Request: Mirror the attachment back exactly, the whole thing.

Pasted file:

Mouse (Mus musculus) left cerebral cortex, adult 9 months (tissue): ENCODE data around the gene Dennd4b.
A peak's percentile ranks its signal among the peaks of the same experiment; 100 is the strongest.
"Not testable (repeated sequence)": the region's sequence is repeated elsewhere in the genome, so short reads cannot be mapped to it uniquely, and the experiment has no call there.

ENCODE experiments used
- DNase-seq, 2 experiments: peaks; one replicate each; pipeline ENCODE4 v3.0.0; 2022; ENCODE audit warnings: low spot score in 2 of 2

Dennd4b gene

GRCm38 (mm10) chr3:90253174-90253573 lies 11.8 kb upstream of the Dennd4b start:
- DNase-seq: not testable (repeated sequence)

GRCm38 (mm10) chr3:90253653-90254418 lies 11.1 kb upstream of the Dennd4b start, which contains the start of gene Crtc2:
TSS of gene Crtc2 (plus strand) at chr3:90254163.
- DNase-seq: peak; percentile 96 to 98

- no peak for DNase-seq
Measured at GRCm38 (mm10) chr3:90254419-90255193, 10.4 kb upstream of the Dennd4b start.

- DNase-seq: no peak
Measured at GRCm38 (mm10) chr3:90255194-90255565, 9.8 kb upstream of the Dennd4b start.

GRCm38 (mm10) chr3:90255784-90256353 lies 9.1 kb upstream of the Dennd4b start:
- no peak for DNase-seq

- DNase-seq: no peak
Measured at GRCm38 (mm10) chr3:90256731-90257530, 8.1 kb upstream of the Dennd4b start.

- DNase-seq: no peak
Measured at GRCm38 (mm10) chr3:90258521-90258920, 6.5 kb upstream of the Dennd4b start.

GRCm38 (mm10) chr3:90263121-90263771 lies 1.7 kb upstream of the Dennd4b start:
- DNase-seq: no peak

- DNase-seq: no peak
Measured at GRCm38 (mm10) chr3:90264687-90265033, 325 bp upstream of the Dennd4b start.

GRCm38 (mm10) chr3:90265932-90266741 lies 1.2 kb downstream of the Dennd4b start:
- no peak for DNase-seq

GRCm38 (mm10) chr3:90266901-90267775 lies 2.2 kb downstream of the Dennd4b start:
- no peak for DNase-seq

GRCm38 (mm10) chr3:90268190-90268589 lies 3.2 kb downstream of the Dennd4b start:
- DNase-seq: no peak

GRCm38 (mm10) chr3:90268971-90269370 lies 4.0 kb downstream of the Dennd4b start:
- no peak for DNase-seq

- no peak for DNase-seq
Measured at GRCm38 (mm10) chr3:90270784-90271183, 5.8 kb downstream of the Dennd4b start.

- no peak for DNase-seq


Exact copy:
Mouse (Mus musculus) left cerebral cortex, adult 9 months (tissue): ENCODE data around the gene Dennd4b.
A peak's percentile ranks its signal among the peaks of the same experiment; 100 is the strongest.
"Not testable (repeated sequence)": the region's sequence is repeated elsewhere in the genome, so short reads cannot be mapped to it uniquely, and the experiment has no call there.

ENCODE experiments used
- DNase-seq, 2 experiments: peaks; one replicate each; pipeline ENCODE4 v3.0.0; 2022; ENCODE audit warnings: low spot score in 2 of 2

Dennd4b gene

GRCm38 (mm10) chr3:90253174-90253573 lies 11.8 kb upstream of the Dennd4b start:
- DNase-seq: not testable (repeated sequence)

GRCm38 (mm10) chr3:90253653-90254418 lies 11.1 kb upstream of the Dennd4b start, which contains the start of gene Crtc2:
TSS of gene Crtc2 (plus strand) at chr3:90254163.
- DNase-seq: peak; percentile 96 to 98

- no peak for DNase-seq
Measured at GRCm38 (mm10) chr3:90254419-90255193, 10.4 kb upstream of the Dennd4b start.

- DNase-seq: no peak
Measured at GRCm38 (mm10) chr3:90255194-90255565, 9.8 kb upstream of the Dennd4b start.

GRCm38 (mm10) chr3:90255784-90256353 lies 9.1 kb upstream of the Dennd4b start:
- no peak for DNase-seq

- DNase-seq: no peak
Measured at GRCm38 (mm10) chr3:90256731-90257530, 8.1 kb upstream of the Dennd4b start.

- DNase-seq: no peak
Measured at GRCm38 (mm10) chr3:90258521-90258920, 6.5 kb upstream of the Dennd4b start.

GRCm38 (mm10) chr3:90263121-90263771 lies 1.7 kb upstream of the Dennd4b start:
- DNase-seq: no peak

- DNase-seq: no peak
Measured at GRCm38 (mm10) chr3:90264687-90265033, 325 bp upstream of the Dennd4b start.

GRCm38 (mm10) chr3:90265932-90266741 lies 1.2 kb downstream of the Dennd4b start:
- no peak for DNase-seq

GRCm38 (mm10) chr3:90266901-90267775 lies 2.2 kb downstream of the Dennd4b start:
- no peak for DNase-seq

GRCm38 (mm10) chr3:90268190-90268589 lies 3.2 kb downstream of the Dennd4b start:
- DNase-seq: no peak

GRCm38 (mm10) chr3:90268971-90269370 lies 4.0 kb downstream of the Dennd4b start:
- no peak for DNase-seq

- no peak for DNase-seq
Measured at GRCm38 (mm10) chr3:90270784-90271183, 5.8 kb downstream of the Dennd4b start.

- no peak for DNase-seq